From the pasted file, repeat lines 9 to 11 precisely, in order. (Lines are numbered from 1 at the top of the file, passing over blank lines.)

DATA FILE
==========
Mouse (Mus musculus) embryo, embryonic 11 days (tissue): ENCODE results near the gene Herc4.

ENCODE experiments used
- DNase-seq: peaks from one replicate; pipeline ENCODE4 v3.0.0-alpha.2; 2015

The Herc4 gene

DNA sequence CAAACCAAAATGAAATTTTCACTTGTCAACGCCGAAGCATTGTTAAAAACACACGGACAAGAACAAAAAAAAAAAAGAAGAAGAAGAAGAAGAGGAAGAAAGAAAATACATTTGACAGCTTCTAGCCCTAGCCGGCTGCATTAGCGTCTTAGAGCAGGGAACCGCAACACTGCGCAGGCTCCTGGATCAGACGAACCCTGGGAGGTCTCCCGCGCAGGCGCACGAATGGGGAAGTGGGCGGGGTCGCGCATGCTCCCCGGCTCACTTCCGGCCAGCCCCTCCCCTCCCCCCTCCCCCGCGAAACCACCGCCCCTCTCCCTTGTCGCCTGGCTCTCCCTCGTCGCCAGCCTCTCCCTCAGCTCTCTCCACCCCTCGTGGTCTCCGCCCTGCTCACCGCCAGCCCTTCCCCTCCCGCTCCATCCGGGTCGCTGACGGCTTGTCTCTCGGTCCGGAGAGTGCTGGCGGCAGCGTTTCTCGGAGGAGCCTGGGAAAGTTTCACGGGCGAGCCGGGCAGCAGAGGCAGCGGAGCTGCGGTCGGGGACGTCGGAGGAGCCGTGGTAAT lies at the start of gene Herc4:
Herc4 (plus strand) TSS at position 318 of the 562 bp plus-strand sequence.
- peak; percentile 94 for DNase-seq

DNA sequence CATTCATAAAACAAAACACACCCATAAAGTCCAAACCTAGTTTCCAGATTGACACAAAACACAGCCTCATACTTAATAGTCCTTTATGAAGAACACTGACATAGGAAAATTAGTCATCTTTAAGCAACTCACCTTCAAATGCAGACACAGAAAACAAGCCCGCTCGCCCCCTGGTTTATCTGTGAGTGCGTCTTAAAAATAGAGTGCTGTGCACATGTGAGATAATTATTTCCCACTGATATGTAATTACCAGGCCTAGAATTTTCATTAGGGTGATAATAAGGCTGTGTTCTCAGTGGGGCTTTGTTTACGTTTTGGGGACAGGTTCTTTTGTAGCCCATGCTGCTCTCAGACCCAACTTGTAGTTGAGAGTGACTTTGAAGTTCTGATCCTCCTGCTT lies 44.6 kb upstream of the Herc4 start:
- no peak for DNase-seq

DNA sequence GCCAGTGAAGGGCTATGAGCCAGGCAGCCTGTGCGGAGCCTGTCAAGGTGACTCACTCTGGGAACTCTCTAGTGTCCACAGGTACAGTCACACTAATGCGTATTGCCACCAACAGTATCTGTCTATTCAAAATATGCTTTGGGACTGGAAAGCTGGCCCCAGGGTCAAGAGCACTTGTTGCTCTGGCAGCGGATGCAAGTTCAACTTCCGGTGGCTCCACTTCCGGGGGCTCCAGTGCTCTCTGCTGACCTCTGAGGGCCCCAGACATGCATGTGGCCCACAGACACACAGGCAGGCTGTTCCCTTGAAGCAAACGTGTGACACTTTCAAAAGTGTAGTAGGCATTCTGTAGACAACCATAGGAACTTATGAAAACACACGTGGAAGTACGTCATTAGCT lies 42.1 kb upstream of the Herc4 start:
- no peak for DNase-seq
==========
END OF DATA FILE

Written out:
- no peak for DNase-seq

DNA sequence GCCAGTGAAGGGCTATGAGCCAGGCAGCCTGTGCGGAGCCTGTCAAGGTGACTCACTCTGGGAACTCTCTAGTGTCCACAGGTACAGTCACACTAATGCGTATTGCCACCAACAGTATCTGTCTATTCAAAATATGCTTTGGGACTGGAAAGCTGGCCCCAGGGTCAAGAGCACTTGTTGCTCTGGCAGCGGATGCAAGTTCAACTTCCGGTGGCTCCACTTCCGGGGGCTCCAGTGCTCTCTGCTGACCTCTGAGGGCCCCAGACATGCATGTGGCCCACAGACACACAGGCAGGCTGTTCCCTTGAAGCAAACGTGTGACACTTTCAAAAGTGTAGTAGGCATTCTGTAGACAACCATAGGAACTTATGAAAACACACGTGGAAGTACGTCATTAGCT lies 42.1 kb upstream of the Herc4 start:
- no peak for DNase-seq